Australia/Israel & Jewish Affairs Council

Europa Europa: Going Swedish?

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Douglas Davis

 

From Israel to Jordan, Egypt, Turkey, Saudi Arabia, Kuwait and the myriad Gulf statelets, the perception that Washington has thrown in its lot with the Iranian-led Shia world - Syria and Hezbollah, plus Iraq - is unmistakable. That might not have been Obama's intention, but in such matters, perception trumps intention.

"As we go forward," said Obama shortly after the outline of an interim nuclear deal was agreed with Iran in Geneva, "the resolve of the United States will remain firm, as will our commitments to our friends and allies - particularly Israel and our Gulf partners, who have good reason to be skeptical about Iran's intentions."

Few, it seems, were listening. The interim "Joint Plan of Action", intended to halt Iran's headlong rush to weaponise its highly enriched uranium, coming on the heels of Obama's equivocation over Syria's use of chemical weapons, has inflicted lasting damage on Washington's credibility in the region and on its long-term relations with traditional regional allies.

The Saudis, normally circumspect, did little to hide their anger over what they saw as American betrayal: "We were lied to," Nawaf Obeid, a senior adviser to the Saudi royal family, told an audience in London. "Things were hidden from us." Prince Turki al-Faisal, a former Saudi Ambassador to Washington and one of the most senior members of the royal family, said Riyadh might acquire its own nuclear weapons.

Nor did Israel's Prime Minister Binyamin Netanyahu pull his punches. He labelled the deal "a historic mistake."

The question is: precisely whose vital national interest did Obama think he was serving when he embarked on a course that he must have known would alienate Washington's major regional allies? Israel is the regional power and America's most loyal ally; Saudi Arabia is a key energy source, custodian of the two holy mosques and leader of the Sunni section of Islam, which comprises some 85% of the Muslim world.

He certainly pleased Teheran. And he pleased the Europeans, who had previously sent their three most senior foreign ministers to negotiate with the Iranians until they concluded, privately, that the West must learn to live with a nuclear Iran. The Europeans might acquiesce, but surely not the Israelis, confronting an explicit existential threat from Teheran; surely not the Saudis, confronting unpalatable Shi'ite hegemony of the region. And surely not the Americans, confronting total upheaval in the strategically sensitive Middle East - plus the real prospect of widespread nuclear proliferation in the region (think Saudi Arabia, Turkey and Egypt for starters).
"America's enemies can take heart if this is how Obama is seen to be acting towards his allies," a senior political source in London told me.

How to explain the extraordinary spectre of Washington lying down with the mullahs? Early in his presidency, Barack Obama expressed the aspiration to make America more like Sweden. His dreams appear to have come true. Obama appears to have wrapped himself in the flag of European soft power and Europeanised his Administration.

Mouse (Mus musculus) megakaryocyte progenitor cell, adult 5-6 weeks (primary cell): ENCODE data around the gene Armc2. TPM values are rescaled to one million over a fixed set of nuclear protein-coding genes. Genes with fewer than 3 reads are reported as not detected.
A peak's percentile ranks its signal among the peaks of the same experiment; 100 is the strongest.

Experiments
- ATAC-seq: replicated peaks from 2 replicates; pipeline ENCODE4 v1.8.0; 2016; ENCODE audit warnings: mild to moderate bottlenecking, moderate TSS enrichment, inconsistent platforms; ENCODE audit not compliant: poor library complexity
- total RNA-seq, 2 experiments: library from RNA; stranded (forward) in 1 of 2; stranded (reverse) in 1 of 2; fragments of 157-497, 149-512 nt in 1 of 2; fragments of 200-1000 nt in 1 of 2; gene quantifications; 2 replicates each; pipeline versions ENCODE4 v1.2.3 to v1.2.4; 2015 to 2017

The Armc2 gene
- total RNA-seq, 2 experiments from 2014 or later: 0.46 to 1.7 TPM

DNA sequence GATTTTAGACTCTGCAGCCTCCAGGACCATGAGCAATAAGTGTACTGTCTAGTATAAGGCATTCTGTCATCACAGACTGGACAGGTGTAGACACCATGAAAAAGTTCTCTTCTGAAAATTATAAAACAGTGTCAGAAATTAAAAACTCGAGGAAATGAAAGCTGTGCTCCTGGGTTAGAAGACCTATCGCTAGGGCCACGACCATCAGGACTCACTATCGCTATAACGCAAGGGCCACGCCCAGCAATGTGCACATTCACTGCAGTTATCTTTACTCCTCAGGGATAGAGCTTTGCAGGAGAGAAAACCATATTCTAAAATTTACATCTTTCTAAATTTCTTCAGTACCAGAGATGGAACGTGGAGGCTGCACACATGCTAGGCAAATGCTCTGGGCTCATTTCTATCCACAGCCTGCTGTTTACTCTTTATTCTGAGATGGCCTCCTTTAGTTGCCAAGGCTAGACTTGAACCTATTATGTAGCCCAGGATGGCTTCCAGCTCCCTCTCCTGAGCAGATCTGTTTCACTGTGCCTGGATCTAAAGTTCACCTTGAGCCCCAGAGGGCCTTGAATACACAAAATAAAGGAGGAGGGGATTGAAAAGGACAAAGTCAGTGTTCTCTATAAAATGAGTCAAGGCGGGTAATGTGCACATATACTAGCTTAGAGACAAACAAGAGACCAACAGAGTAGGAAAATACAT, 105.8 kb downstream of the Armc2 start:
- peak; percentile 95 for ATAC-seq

This is not a critique of his reluctance to reflexively consider the old bare-knuckle approach to international problems. True, he demonstrated in Libya that he is capable of unleashing limited American military power, but then only as a junior partner in a multilateral coalition. However, when Syria crossed Obama's self-declared red line and used chemical weapons, or when Iran crossed another Obama red line and was on the brink of nuclear breakout, America drew back. Such an approach is unbecoming of the global superpower.

It is all very well aspiring to be bland, neutral Sweden, but the brutal reality is that what Sweden says or does has little consequence in global affairs. When America goes wobbly, however, it sends a message of appeasement, uncertainty and weakness to the very people who need to fear a powerful, determined leader of the free world. Going wobbly is the reaction of the Europeans, whose global role, military power and moral compass have been subsumed by guilt, social causes and wealth re-distribution.

Iran makes no secret of its spiritual and material aid to Syria and Hezbollah. Nor has it hidden its contempt for the West in general and the United States in particular. For Obama to imagine he can win such friends and influence such people with telephone calls and interim agreements is delusionary. The United States, no less than Israel and Saudi Arabia, has cause to fear the day when Iran announces that it has acquired nuclear weapons and the means to deliver them.

These are the words the Supreme Leader, Ayatollah Ali Khamenei, chose to use when he addressed the Iranian Revolutionary Guards on the day the Geneva negotiations started: "In the military, political, and economic wars, in every arena where there is a test of strength, you, the believer, must stand firm against the enemy [the United States]. Your will must overcome the determination of the enemy."

In this arduous struggle, he instructed, the believer can use "heroic flexibility," which does not mean "abandoning the ideals and aims of the Islamic regime," but rather "clever, artful manoeuvring that allows the believer to achieve his goals. Step by step."
The echoes of those steps are ringing around the world.

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